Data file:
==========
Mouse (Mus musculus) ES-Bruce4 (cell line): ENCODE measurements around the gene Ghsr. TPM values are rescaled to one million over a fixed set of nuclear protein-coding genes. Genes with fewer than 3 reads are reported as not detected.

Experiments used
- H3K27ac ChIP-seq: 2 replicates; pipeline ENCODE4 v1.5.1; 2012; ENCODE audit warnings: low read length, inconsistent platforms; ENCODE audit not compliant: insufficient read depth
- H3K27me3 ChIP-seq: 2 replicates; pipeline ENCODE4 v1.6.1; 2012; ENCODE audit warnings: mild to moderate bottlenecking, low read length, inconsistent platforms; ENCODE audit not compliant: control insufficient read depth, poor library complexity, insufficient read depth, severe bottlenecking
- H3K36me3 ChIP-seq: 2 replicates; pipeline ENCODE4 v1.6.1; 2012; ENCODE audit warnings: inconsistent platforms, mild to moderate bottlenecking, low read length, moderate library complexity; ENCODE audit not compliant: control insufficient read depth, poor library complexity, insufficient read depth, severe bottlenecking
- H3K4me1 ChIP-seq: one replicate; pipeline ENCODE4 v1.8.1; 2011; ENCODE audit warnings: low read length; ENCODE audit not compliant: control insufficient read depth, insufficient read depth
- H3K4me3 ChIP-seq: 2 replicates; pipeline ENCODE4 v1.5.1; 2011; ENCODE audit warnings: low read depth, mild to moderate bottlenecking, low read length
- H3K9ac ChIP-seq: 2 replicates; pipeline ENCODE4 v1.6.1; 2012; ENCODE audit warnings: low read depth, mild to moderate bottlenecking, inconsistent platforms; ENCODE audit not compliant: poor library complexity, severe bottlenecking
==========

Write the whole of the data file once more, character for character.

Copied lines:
Mouse (Mus musculus) ES-Bruce4 (cell line): ENCODE measurements around the gene Ghsr. TPM values are rescaled to one million over a fixed set of nuclear protein-coding genes. Genes with fewer than 3 reads are reported as not detected.

Experiments used
- H3K27ac ChIP-seq: 2 replicates; pipeline ENCODE4 v1.5.1; 2012; ENCODE audit warnings: low read length, inconsistent platforms; ENCODE audit not compliant: insufficient read depth
- H3K27me3 ChIP-seq: 2 replicates; pipeline ENCODE4 v1.6.1; 2012; ENCODE audit warnings: mild to moderate bottlenecking, low read length, inconsistent platforms; ENCODE audit not compliant: control insufficient read depth, poor library complexity, insufficient read depth, severe bottlenecking
- H3K36me3 ChIP-seq: 2 replicates; pipeline ENCODE4 v1.6.1; 2012; ENCODE audit warnings: inconsistent platforms, mild to moderate bottlenecking, low read length, moderate library complexity; ENCODE audit not compliant: control insufficient read depth, poor library complexity, insufficient read depth, severe bottlenecking
- H3K4me1 ChIP-seq: one replicate; pipeline ENCODE4 v1.8.1; 2011; ENCODE audit warnings: low read length; ENCODE audit not compliant: control insufficient read depth, insufficient read depth
- H3K4me3 ChIP-seq: 2 replicates; pipeline ENCODE4 v1.5.1; 2011; ENCODE audit warnings: low read depth, mild to moderate bottlenecking, low read length
- H3K9ac ChIP-seq: 2 replicates; pipeline ENCODE4 v1.6.1; 2012; ENCODE audit warnings: low read depth, mild to moderate bottlenecking, inconsistent platforms; ENCODE audit not compliant: poor library complexity, severe bottlenecking